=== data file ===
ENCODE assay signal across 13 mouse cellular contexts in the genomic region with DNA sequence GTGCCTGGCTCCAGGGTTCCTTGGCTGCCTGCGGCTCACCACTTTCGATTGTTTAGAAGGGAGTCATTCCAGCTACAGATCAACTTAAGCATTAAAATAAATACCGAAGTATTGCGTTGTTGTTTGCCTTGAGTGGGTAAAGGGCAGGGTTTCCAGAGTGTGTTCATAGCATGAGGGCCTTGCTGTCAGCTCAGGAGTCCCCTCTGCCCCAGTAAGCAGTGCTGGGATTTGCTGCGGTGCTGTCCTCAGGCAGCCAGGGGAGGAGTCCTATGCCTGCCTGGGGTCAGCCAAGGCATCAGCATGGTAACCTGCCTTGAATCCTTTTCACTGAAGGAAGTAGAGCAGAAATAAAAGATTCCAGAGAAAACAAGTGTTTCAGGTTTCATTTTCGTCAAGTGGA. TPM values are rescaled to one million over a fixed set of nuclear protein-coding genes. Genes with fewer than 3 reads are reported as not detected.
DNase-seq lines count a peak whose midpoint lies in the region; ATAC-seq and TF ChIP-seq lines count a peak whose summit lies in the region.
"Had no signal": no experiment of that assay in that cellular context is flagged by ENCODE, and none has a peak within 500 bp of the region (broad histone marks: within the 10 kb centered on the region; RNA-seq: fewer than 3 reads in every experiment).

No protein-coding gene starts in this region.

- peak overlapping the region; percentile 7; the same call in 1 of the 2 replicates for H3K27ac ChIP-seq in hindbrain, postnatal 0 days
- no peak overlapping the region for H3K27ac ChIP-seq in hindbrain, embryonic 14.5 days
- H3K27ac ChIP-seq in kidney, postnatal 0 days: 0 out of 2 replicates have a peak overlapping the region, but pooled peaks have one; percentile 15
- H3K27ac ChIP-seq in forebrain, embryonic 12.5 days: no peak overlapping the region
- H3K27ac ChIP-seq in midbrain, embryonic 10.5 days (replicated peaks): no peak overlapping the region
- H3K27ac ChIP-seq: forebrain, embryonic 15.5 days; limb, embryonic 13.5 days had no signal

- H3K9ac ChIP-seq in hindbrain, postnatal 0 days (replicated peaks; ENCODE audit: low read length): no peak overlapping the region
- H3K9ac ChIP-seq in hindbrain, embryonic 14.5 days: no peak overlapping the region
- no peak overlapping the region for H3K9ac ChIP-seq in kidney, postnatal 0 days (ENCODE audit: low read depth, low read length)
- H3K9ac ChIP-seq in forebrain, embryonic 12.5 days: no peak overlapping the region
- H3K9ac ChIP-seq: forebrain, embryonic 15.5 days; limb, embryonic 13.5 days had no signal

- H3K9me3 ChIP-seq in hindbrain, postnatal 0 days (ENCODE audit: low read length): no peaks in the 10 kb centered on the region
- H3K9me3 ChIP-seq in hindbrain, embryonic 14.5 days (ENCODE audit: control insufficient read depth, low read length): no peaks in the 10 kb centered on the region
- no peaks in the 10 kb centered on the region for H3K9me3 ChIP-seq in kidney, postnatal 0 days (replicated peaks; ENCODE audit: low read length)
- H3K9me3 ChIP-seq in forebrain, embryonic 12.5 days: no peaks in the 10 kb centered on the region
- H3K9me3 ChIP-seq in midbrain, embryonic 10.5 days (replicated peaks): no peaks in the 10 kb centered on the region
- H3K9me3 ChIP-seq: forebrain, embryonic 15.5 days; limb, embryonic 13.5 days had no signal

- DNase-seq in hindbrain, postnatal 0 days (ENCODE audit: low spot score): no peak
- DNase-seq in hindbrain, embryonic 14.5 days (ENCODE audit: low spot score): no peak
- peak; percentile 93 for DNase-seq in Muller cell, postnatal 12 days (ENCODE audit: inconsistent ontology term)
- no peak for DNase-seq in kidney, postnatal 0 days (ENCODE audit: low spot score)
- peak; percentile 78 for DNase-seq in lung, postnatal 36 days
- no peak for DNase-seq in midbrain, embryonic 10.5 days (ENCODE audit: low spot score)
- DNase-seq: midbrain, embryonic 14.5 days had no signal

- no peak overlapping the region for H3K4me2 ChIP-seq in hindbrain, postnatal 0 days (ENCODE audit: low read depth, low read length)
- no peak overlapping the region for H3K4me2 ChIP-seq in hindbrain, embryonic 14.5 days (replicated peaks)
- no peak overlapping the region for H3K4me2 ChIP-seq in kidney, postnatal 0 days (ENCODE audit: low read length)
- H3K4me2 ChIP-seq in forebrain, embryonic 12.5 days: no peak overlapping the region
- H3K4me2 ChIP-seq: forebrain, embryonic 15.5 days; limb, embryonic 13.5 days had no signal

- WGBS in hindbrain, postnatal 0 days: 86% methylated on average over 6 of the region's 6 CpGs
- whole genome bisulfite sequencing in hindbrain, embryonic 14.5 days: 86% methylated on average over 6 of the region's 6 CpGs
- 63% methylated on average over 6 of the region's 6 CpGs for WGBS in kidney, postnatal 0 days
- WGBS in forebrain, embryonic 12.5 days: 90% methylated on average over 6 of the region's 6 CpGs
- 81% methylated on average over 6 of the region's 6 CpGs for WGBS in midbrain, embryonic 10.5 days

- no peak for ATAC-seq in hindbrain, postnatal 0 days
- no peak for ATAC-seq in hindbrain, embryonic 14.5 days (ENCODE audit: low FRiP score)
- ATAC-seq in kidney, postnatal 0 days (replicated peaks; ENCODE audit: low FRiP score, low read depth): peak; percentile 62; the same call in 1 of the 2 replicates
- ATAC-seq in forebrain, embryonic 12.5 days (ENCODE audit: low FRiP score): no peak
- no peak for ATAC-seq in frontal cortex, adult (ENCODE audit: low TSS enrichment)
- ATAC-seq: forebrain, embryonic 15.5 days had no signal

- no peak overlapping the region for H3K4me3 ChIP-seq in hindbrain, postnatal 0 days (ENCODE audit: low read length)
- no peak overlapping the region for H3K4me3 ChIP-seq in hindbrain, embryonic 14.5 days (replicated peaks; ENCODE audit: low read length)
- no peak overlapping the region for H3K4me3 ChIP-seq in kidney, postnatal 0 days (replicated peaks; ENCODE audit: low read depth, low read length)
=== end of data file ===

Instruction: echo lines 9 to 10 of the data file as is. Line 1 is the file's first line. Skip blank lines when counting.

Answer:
- H3K27ac ChIP-seq in midbrain, embryonic 10.5 days (replicated peaks): no peak overlapping the region
- H3K27ac ChIP-seq: forebrain, embryonic 15.5 days; limb, embryonic 13.5 days had no signal